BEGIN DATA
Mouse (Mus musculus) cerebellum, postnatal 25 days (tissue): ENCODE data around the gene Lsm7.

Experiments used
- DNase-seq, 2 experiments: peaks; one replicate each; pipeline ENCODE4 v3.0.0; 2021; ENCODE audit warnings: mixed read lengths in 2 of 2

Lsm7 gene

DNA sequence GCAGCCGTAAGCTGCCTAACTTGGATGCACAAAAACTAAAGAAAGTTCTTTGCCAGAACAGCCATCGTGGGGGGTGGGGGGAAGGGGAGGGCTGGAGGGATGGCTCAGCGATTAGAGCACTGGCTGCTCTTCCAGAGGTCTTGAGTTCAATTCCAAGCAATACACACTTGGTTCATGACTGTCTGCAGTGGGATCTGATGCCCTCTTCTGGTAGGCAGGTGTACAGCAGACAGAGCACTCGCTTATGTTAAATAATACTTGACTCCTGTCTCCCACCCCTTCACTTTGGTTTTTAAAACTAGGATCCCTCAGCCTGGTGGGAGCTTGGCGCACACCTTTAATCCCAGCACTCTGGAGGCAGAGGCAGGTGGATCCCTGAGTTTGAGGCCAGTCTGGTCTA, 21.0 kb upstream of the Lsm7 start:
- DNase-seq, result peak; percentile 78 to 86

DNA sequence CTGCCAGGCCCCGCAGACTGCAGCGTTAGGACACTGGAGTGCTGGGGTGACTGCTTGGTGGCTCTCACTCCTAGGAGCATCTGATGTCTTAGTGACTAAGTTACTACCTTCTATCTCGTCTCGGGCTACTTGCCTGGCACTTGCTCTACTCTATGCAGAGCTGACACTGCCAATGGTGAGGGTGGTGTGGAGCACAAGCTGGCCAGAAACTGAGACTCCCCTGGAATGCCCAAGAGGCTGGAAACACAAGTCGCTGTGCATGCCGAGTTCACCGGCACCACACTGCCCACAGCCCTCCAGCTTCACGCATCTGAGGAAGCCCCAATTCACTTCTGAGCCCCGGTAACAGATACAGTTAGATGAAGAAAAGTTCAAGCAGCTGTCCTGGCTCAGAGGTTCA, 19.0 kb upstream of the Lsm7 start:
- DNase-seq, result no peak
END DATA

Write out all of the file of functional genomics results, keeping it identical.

Mouse (Mus musculus) cerebellum, postnatal 25 days (tissue): ENCODE data around the gene Lsm7.

Experiments used
- DNase-seq, 2 experiments: peaks; one replicate each; pipeline ENCODE4 v3.0.0; 2021; ENCODE audit warnings: mixed read lengths in 2 of 2

Lsm7 gene

DNA sequence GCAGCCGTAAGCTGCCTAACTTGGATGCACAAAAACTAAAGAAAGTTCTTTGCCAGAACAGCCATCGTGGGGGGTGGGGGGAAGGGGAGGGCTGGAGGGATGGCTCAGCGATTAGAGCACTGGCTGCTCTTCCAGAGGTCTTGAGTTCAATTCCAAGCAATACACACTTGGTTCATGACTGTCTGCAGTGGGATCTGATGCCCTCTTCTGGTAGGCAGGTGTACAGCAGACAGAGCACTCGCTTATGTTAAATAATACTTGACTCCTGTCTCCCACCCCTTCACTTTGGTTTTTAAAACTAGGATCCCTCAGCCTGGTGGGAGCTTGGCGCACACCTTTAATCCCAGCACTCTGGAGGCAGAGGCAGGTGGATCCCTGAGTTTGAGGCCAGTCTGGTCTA, 21.0 kb upstream of the Lsm7 start:
- DNase-seq, result peak; percentile 78 to 86

DNA sequence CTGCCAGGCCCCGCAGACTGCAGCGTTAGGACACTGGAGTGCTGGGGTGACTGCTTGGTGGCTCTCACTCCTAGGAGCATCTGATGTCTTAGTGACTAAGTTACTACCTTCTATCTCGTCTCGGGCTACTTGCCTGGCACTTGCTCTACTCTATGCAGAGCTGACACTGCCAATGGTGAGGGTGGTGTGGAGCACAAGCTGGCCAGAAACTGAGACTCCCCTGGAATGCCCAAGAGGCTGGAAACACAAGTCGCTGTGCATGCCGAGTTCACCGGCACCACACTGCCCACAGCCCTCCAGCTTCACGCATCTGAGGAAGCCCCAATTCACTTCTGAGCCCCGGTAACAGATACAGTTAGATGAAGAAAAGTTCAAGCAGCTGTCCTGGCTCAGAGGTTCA, 19.0 kb upstream of the Lsm7 start:
- DNase-seq, result no peak